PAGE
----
A substantial pressure drift in high-resolution manometry (HRM) has been reported; however, fundamental questions remain regarding the origin and management of this drift. The aim of this study was to provide critical in-depth analyses of ManoScan™ HRM drift in vitro and in vivo.Methods
A total of sixteen 15-min studies and twelve 5-h studies were performed in a water bath at 37 °C at 4.0 cm depth (2.9 mmHg) with ESO and ESO Z catheters. Six 5-h in vitro studies were performed similarly at a depth of 9.0 cm (6.6 mmHg). Eight 15-min studies and nine 8-h in vivo studies were performed with healthy participants. Two correction methods – thermal compensation (TC) and interpolated thermal compensation (ITC) – were tested.Key Results
Overall pressure drift varied both between studies (p < 0.01) and within sensors (p < 0.01). Drift resulted from thermal shock, an initial pressure change at intubation, and baseline drift, a linear drift over time (R2 > 0.96). Contrary to previous reports, there was no correlation between drift and average (r = −0.02) or maximum pressure exposure (r = −0.05). Following data correction, ITC had the lowest median error but persisted with a maximum error of 2.5 mmHg (IQR = 3.0).Conclusions & Inferences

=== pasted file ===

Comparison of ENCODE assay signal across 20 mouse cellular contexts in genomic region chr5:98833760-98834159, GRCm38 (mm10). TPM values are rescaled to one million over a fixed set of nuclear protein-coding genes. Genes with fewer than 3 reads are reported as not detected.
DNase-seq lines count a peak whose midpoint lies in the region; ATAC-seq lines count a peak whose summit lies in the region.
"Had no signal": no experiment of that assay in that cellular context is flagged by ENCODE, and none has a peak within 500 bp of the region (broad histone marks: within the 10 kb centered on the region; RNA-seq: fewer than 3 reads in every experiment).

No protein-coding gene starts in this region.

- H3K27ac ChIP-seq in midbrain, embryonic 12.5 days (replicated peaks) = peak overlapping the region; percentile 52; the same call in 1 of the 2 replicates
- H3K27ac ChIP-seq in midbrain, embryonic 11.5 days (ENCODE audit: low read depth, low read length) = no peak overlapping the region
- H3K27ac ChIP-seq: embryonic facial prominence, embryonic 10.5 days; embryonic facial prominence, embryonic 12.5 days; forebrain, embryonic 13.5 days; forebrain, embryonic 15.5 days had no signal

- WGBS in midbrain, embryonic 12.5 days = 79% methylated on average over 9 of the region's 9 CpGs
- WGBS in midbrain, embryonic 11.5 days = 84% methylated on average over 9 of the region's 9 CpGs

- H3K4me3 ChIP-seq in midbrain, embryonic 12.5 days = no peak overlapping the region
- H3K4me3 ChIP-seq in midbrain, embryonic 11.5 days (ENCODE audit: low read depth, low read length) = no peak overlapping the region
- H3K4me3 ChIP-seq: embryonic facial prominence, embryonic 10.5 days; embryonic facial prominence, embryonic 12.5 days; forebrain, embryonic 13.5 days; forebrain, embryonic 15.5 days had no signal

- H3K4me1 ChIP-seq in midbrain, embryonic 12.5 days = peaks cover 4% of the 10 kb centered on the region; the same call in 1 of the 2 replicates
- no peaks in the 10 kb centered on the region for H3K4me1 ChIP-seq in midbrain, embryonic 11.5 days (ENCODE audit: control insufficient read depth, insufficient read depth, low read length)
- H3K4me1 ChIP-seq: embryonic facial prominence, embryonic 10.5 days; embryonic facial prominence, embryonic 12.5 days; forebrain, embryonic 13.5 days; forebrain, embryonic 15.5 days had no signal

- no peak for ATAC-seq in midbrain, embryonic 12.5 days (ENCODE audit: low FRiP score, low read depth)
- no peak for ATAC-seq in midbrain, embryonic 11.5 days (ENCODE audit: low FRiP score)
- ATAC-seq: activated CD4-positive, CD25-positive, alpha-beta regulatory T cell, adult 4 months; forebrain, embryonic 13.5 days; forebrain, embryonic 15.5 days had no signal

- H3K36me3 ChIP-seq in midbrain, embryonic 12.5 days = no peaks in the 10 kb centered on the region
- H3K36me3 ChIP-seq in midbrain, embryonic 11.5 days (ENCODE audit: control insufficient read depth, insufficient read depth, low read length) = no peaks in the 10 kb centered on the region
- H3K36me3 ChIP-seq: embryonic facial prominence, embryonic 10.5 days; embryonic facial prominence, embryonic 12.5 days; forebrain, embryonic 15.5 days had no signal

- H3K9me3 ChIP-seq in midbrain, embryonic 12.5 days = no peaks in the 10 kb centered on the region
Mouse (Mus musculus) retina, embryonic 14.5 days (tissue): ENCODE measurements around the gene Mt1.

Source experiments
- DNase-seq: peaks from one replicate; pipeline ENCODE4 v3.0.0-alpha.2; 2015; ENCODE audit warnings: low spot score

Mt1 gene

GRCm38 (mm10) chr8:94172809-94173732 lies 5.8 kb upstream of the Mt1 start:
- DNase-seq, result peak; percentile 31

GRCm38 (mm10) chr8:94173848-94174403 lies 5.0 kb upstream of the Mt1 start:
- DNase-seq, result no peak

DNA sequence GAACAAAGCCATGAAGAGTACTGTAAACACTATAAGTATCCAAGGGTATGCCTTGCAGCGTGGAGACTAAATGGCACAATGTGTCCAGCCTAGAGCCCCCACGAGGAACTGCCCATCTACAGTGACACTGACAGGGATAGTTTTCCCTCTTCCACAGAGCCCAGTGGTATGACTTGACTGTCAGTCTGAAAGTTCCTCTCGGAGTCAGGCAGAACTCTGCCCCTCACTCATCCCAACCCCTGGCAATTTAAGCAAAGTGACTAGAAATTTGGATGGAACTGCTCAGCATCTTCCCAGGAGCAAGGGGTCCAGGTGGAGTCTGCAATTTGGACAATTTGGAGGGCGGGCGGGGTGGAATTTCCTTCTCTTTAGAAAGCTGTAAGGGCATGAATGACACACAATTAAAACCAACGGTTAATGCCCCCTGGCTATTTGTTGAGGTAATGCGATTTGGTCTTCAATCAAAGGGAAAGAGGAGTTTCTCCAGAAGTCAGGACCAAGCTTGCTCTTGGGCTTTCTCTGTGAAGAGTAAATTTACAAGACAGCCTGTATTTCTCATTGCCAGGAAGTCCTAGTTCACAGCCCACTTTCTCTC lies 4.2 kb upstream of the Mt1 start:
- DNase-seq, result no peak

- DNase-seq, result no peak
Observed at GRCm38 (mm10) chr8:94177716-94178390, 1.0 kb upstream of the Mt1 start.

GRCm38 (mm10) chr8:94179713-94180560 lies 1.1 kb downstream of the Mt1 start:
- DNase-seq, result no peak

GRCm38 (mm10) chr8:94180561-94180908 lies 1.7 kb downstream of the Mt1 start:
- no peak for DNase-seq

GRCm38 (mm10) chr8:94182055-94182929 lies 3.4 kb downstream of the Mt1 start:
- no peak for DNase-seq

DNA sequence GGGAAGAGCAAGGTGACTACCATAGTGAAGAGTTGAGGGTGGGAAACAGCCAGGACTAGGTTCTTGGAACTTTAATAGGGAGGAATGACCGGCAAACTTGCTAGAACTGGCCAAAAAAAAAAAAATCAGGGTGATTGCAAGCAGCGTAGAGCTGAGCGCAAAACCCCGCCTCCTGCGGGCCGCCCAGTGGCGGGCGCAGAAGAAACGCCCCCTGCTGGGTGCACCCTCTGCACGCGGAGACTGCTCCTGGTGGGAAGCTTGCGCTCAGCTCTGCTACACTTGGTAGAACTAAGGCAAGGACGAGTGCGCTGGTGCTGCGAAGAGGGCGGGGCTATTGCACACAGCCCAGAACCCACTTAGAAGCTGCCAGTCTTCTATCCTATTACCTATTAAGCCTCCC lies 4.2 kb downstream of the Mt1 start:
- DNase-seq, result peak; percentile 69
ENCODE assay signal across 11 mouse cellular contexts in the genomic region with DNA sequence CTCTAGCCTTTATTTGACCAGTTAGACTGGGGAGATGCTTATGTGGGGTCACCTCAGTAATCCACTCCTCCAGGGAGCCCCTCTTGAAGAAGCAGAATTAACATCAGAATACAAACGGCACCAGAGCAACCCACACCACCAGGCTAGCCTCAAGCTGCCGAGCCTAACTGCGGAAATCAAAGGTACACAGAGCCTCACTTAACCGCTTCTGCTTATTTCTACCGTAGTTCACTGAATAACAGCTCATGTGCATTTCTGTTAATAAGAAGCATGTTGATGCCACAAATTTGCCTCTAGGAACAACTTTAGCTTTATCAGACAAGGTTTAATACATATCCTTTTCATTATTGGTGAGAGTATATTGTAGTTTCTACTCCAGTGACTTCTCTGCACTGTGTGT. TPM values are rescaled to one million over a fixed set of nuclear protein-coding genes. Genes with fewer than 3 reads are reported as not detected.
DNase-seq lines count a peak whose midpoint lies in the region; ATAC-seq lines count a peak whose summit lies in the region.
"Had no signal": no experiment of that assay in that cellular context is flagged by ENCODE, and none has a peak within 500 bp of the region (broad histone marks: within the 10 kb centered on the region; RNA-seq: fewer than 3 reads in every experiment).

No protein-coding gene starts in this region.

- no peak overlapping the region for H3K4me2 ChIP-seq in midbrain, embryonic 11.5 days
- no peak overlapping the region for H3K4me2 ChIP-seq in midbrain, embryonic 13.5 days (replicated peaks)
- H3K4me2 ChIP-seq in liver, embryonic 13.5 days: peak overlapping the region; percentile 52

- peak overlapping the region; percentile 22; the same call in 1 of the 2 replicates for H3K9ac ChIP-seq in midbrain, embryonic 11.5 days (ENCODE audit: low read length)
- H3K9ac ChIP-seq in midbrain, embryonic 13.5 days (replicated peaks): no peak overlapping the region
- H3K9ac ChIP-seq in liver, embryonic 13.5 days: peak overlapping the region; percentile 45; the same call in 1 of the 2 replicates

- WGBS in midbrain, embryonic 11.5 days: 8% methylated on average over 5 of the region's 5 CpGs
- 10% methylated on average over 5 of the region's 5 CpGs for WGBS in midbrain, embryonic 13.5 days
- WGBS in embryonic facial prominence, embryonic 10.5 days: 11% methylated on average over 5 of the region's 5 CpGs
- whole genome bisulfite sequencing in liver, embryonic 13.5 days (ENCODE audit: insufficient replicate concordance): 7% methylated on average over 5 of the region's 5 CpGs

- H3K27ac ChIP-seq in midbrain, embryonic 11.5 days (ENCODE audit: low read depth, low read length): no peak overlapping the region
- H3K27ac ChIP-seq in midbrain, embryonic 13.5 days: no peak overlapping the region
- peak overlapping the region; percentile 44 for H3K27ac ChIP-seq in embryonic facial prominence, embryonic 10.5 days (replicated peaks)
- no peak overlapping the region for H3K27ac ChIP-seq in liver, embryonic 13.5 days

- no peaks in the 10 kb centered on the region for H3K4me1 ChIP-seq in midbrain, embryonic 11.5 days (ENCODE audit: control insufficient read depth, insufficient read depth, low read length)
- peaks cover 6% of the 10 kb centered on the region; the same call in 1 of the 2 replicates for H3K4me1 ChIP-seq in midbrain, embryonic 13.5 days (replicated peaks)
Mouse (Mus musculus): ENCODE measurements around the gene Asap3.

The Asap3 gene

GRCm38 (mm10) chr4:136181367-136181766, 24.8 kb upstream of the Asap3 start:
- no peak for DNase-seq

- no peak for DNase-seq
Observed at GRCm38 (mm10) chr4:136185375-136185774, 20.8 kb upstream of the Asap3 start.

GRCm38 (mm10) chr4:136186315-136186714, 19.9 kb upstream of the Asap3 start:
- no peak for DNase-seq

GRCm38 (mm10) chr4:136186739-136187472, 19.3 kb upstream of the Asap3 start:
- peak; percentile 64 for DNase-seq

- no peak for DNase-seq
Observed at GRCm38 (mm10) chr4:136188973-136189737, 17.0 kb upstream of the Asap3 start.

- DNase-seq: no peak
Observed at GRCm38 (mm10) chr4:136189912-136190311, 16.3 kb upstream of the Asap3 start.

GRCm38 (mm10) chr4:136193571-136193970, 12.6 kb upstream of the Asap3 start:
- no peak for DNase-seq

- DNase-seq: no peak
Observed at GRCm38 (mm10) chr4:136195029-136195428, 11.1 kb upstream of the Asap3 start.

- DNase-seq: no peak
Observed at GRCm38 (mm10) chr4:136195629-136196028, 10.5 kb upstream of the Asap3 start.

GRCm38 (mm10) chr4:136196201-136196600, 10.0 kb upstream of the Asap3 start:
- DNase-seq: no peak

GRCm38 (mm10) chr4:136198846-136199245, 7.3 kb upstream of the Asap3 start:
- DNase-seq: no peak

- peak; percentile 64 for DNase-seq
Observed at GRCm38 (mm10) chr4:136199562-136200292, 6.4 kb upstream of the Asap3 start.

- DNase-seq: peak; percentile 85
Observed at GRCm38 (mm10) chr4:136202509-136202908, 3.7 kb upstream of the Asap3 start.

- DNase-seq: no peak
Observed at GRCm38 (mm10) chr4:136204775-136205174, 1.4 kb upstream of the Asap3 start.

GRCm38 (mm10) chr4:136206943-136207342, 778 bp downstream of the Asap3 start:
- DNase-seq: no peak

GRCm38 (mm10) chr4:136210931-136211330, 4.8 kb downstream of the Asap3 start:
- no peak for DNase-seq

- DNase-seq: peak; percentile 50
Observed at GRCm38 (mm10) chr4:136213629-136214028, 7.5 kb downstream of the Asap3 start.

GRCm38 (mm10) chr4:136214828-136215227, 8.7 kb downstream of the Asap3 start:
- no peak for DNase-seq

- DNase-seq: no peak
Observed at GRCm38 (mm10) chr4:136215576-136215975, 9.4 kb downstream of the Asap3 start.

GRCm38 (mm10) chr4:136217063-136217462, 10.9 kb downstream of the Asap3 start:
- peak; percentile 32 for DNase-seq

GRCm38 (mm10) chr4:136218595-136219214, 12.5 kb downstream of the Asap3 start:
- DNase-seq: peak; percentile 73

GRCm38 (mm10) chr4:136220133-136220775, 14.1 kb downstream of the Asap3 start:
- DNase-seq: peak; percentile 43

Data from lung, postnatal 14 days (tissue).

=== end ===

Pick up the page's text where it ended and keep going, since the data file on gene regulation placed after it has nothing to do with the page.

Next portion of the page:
The substantial drift in the ManoScan™ HRM system is highly variable and not corrected via the standard operating instructions. ITC has superior performance but requires communication with the manufacturer to enable this option. This has a substantial impact on clinical diagnosis, utility of existing normative data, and future research of HRM.
The aim of this study was to provide critical in-depth analyses of ManoScan™ high-resolution manometry pressure drift in vitro and in vivo. Results indicate that the substantial drift in the ManoScan™ HRM system is highly variable and not corrected via the standard operating instructions.